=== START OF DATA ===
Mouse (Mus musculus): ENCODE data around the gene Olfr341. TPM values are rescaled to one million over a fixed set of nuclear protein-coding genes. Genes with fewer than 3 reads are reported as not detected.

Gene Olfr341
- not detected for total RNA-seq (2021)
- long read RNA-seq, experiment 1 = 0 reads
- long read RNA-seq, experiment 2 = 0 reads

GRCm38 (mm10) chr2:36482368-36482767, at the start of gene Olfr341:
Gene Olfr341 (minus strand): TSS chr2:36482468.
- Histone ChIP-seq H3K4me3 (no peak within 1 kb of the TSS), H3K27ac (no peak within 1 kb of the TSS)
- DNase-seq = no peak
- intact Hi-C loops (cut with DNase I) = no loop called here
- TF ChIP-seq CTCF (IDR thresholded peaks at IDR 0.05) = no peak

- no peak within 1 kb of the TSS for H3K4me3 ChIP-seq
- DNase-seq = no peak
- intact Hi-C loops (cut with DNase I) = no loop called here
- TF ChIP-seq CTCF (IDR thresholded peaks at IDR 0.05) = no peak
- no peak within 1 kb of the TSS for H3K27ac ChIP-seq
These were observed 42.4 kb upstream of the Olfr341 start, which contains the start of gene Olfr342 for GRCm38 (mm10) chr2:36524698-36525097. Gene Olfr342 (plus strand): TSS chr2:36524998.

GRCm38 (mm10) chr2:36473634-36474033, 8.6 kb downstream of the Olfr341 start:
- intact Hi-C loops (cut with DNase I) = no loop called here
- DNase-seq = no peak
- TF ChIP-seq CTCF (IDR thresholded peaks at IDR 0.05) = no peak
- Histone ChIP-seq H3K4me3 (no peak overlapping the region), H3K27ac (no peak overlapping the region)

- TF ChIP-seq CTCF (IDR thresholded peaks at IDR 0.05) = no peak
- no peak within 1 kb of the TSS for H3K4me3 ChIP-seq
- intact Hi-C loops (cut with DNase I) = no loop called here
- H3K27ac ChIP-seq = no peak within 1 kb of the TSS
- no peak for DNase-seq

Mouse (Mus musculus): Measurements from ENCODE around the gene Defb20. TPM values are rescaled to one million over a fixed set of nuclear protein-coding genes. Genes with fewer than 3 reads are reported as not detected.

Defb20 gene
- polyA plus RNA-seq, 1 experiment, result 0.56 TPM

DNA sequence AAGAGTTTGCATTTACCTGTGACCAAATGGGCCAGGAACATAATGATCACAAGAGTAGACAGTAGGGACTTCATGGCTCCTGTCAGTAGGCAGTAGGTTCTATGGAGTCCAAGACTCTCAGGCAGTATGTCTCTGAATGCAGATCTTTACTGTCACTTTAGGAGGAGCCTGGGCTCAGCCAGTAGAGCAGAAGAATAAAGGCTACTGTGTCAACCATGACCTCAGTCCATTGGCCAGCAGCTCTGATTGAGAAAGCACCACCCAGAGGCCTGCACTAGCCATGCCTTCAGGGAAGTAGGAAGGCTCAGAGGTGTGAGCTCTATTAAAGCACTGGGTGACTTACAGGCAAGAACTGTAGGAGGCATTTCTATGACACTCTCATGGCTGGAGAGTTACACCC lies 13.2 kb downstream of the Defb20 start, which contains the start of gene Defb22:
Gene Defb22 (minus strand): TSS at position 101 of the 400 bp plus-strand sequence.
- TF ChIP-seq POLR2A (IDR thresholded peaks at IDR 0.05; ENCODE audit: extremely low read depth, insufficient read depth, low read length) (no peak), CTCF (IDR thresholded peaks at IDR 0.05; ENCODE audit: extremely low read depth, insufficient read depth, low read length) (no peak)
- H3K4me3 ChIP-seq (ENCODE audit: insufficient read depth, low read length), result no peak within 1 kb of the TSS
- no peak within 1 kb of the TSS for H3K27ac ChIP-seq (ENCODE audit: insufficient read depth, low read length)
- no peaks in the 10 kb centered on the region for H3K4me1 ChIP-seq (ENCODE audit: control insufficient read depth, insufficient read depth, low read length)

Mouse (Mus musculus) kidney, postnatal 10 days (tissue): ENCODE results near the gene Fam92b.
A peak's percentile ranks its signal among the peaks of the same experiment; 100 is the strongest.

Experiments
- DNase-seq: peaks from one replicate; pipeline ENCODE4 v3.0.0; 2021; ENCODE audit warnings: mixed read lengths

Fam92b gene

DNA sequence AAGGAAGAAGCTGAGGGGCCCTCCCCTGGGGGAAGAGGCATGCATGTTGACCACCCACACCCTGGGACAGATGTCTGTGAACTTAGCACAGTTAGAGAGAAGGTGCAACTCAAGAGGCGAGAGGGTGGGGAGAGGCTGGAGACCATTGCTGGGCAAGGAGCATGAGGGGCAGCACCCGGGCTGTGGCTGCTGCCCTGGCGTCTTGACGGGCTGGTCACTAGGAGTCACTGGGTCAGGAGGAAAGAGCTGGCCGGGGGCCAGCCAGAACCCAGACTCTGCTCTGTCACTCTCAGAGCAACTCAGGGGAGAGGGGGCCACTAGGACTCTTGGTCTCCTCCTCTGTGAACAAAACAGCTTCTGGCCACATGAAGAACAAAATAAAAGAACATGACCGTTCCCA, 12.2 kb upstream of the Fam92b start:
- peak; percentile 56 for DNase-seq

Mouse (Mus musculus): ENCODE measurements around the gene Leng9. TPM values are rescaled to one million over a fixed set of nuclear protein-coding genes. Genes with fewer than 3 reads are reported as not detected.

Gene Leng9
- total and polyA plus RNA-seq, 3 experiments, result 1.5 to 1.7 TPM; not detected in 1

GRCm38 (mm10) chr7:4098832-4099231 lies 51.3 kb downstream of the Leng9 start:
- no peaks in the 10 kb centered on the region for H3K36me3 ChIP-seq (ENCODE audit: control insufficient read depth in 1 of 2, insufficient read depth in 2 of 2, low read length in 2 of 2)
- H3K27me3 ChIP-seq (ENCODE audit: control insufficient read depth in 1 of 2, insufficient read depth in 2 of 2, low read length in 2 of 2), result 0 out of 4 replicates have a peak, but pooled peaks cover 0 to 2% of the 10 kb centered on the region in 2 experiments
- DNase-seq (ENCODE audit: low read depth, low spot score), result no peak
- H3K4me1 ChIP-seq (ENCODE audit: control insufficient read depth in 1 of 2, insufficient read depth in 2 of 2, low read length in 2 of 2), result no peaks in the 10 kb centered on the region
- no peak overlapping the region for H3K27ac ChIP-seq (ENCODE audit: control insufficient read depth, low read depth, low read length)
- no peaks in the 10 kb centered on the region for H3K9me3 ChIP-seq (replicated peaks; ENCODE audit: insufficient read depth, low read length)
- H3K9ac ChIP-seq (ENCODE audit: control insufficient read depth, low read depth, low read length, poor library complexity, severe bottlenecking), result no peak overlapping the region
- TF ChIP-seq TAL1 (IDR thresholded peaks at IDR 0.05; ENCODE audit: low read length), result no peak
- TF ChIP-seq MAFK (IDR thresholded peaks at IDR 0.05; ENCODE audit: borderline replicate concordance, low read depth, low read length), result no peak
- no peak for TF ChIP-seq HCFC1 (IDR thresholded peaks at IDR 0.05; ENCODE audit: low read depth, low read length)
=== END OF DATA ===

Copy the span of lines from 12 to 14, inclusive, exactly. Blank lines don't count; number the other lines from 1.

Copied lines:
- no peak within 1 kb of the TSS for H3K4me3 ChIP-seq
- DNase-seq = no peak
- intact Hi-C loops (cut with DNase I) = no loop called here